There are many things about the world today that make me think our timeline has been hijacked by malevolent forces intent on having a laugh at our expense. High on the list is the fact that Danny Dyer – the man who referred to aliens as “that mob up there” and the 9/11 hijackers as “them slags” – was a personal friend and protege of Harold Pinter, our greatest modern playwright.
He was first cast by the man himself as the waiter in 1999’s Celebration, later following the play to New York, where he admitted smoking crack the night before a performance. This didn’t stop Pinter from casting him in No Man’s Land at the National Theatre and his final play, The Homecoming, in 2008.
Dyer makes a glorious return to Pinter’s oeuvre in one of the playwright’s earliest works, 1957’s The Dumb Waiter. It forms a formidable double bill alongside the equally superlative A Slight Ache (1958), with the evening a worthy swansong for director Jamie Lloyd’s season of the playwright’s short works, which has encompassed 29 one-act plays, sketches and recitals over seven performances.
Dyer stars opposite Martin Freeman as a bumbling hitman laying low in a dingy basement awaiting details of his next job. There are echoes of In Bruges to the proceedings, the pair nervously passing the time arguing about cups of tea and the contents of the tabloid papers. Dyer’s Ben is horrified by a story about a young girl who killed her pet cat, but calmly rehearses the specifics of their next hit, while the more squeamish Gus hopes it’s not another woman, who he says “make more of a mess”.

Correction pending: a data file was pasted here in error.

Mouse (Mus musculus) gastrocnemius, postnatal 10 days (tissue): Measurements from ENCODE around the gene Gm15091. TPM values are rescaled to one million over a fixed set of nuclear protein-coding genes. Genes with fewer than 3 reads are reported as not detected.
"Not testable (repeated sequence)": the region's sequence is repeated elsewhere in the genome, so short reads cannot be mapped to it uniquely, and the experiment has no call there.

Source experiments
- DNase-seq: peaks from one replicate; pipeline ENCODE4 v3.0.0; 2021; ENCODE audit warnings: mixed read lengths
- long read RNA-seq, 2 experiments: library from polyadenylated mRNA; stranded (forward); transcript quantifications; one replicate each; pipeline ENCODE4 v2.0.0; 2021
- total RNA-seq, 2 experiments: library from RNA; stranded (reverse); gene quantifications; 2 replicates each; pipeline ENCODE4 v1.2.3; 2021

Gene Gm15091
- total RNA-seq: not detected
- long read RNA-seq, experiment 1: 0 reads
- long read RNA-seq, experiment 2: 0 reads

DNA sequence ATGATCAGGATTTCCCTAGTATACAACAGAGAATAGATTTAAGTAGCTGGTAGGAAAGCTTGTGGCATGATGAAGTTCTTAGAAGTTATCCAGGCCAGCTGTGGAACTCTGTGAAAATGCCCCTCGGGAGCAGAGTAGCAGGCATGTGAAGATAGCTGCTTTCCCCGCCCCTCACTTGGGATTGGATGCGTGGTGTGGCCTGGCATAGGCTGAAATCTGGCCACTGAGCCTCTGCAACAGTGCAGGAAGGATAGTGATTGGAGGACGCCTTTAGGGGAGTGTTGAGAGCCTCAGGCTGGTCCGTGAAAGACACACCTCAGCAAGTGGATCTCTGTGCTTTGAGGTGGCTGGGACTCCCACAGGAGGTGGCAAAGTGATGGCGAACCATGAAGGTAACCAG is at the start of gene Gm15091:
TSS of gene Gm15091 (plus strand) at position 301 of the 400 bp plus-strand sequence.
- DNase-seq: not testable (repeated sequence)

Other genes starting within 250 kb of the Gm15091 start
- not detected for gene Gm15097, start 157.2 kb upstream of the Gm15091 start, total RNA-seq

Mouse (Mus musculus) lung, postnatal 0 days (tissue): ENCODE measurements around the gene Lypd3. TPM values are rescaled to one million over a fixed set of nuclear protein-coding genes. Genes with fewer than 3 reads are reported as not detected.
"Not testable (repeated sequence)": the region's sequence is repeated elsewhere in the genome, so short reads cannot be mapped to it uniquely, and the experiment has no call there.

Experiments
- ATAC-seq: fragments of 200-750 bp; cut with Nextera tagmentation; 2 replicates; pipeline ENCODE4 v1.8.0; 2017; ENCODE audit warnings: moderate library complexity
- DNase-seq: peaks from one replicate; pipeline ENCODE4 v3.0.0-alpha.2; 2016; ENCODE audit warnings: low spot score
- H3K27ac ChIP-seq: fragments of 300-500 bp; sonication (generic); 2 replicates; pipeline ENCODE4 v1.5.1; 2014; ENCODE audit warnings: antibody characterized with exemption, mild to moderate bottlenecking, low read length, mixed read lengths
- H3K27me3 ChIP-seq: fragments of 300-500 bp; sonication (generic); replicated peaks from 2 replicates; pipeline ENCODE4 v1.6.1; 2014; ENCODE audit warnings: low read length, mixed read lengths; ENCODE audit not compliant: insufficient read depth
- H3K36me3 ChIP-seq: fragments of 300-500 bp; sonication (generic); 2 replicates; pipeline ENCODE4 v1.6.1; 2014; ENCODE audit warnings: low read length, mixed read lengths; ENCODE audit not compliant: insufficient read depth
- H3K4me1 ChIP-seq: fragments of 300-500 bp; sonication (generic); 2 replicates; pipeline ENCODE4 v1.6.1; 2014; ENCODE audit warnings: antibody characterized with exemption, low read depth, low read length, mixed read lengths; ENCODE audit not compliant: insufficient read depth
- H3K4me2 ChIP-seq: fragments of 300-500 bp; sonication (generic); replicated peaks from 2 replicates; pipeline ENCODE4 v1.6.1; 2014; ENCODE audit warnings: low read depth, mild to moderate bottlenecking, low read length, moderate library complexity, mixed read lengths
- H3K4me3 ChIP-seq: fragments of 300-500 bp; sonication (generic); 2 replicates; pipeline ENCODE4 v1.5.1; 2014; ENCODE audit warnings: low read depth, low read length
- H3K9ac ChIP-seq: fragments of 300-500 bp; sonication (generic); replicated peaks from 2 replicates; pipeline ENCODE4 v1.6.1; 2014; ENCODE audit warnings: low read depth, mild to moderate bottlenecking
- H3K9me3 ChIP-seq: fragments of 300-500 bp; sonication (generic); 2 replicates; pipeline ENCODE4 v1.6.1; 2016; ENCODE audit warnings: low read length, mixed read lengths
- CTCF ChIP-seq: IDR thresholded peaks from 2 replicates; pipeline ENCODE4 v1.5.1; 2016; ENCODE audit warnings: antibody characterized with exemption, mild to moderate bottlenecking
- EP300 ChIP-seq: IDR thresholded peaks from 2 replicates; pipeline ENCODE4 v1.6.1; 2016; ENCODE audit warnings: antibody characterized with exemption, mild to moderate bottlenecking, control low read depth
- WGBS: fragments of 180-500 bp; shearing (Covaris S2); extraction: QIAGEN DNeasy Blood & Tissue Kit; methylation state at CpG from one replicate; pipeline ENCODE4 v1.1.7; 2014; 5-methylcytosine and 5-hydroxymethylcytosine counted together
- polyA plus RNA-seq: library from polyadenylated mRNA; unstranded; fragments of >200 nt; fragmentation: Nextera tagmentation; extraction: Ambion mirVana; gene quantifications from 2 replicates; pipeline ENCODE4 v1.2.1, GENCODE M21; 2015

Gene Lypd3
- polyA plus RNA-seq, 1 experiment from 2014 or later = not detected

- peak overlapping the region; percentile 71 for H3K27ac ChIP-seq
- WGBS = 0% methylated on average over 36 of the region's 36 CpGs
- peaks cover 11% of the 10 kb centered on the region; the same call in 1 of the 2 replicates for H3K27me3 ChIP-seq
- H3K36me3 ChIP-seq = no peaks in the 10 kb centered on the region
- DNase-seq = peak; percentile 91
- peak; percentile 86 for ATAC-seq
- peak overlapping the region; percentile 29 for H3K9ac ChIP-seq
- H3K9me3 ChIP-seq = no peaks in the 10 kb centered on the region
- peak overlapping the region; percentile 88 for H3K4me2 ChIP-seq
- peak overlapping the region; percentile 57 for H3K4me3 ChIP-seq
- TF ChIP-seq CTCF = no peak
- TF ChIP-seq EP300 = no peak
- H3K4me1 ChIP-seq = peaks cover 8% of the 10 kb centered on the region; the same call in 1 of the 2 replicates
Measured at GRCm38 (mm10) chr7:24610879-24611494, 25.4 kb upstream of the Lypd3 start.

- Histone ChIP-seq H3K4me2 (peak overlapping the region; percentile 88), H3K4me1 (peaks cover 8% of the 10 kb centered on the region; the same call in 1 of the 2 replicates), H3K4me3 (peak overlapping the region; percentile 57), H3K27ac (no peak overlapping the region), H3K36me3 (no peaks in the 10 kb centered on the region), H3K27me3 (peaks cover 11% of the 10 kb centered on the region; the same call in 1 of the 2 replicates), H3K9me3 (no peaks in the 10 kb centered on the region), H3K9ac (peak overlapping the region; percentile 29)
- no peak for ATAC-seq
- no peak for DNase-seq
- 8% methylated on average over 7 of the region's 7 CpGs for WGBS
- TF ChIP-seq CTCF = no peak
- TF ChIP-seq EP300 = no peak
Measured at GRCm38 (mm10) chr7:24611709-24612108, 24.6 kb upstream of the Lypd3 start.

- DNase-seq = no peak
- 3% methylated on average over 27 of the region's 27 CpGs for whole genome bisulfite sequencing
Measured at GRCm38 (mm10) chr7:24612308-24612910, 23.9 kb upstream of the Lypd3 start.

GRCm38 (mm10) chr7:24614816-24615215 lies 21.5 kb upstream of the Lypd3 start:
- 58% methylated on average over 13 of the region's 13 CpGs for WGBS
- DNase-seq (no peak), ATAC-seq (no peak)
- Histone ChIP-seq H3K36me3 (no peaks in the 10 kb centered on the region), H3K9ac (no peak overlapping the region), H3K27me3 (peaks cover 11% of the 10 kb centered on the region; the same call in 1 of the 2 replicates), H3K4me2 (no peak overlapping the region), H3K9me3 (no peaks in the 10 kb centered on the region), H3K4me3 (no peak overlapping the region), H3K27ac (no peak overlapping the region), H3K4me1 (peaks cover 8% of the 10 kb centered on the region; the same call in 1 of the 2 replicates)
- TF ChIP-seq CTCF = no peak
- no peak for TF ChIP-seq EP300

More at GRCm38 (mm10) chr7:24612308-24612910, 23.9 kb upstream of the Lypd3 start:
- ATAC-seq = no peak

Their evening is interrupted when a dumb waiter starts delivering a string of food orders. Unable to supply the requested soup of the day or liver and onions, the hitmen scrape together a squashed eccles cake and a bag of crisps, wringing their hands at being unable to complete their task.
If The Dumb Waiter lampoons a certain kind of working class man who will do anything to please his superiors, the other half of the double bill, A Slight Ache, concerns itself with the opposite: the way the middle classes mask their fear of working men by obsessing over life’s silly details; the Latin names of plants, time paradoxes, the intricacies of the Belgian Congo.
Written as a radio play, it’s ingeniously staged in a retro recording studio, the two characters, a husband and wife, creating the diegetic sounds by pouring glasses of water or stomping on the spot in a tray of gravel.
The inane conversation between the two, delivered in cut-glass Queen’s English, are a hilarious send-up of middle class pretensions, but things take a turn for the sinister when a matchstick salesman sets up his stall outside their gate. Who is this mysterious fellow? What can he possibly want? They invite him in, coaxing the silent “bullock of a man” to remove his balaclava. He reminds the wife of a man who once raped her, while his taciturnity drives the household patriarch to distraction.
The hilarity of the first half is counterbalanced by an ending as dark as any of Pinter’s twisted fantasies. It’s a faultless piece of writing delivered impeccably, a fabulous way to bid farewell to this incredible series.